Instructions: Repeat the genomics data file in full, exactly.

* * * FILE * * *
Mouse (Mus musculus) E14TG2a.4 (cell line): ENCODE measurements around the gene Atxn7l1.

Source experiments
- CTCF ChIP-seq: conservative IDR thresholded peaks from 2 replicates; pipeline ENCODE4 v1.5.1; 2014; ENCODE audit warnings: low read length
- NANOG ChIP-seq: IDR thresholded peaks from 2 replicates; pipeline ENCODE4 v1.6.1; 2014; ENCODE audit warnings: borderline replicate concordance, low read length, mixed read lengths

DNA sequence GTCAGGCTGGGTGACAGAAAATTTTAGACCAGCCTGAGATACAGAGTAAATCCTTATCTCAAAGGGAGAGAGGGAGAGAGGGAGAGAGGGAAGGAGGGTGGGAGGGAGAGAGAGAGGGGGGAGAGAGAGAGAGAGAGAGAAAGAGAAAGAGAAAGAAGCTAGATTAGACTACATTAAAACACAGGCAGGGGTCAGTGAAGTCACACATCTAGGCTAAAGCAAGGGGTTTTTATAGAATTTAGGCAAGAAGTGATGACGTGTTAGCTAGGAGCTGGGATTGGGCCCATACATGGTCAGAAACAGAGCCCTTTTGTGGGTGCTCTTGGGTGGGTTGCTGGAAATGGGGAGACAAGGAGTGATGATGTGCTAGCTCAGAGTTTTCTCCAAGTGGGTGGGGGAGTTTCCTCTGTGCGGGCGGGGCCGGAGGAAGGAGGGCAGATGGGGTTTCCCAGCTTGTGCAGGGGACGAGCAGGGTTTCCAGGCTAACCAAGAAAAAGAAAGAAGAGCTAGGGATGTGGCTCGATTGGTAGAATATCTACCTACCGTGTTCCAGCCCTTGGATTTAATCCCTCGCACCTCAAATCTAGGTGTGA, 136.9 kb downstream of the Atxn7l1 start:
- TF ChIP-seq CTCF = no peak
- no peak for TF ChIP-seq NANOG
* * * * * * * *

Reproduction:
Mouse (Mus musculus) E14TG2a.4 (cell line): ENCODE measurements around the gene Atxn7l1.

Source experiments
- CTCF ChIP-seq: conservative IDR thresholded peaks from 2 replicates; pipeline ENCODE4 v1.5.1; 2014; ENCODE audit warnings: low read length
- NANOG ChIP-seq: IDR thresholded peaks from 2 replicates; pipeline ENCODE4 v1.6.1; 2014; ENCODE audit warnings: borderline replicate concordance, low read length, mixed read lengths

DNA sequence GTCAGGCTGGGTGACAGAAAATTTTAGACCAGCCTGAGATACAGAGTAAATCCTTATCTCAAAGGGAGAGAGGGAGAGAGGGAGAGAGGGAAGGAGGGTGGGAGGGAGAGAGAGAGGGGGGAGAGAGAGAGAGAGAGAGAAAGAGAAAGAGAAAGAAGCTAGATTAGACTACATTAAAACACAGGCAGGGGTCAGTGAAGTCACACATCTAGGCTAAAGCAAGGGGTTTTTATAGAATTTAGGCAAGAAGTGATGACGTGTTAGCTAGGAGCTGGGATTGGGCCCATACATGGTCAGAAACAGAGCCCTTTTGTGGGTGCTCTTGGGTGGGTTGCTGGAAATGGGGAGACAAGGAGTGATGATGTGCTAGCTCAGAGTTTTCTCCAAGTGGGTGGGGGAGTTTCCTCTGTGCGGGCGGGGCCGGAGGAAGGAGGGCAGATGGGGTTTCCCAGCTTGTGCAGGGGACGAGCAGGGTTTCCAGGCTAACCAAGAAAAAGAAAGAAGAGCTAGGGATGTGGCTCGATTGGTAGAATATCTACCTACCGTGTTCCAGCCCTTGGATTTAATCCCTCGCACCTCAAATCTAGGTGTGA, 136.9 kb downstream of the Atxn7l1 start:
- TF ChIP-seq CTCF = no peak
- no peak for TF ChIP-seq NANOG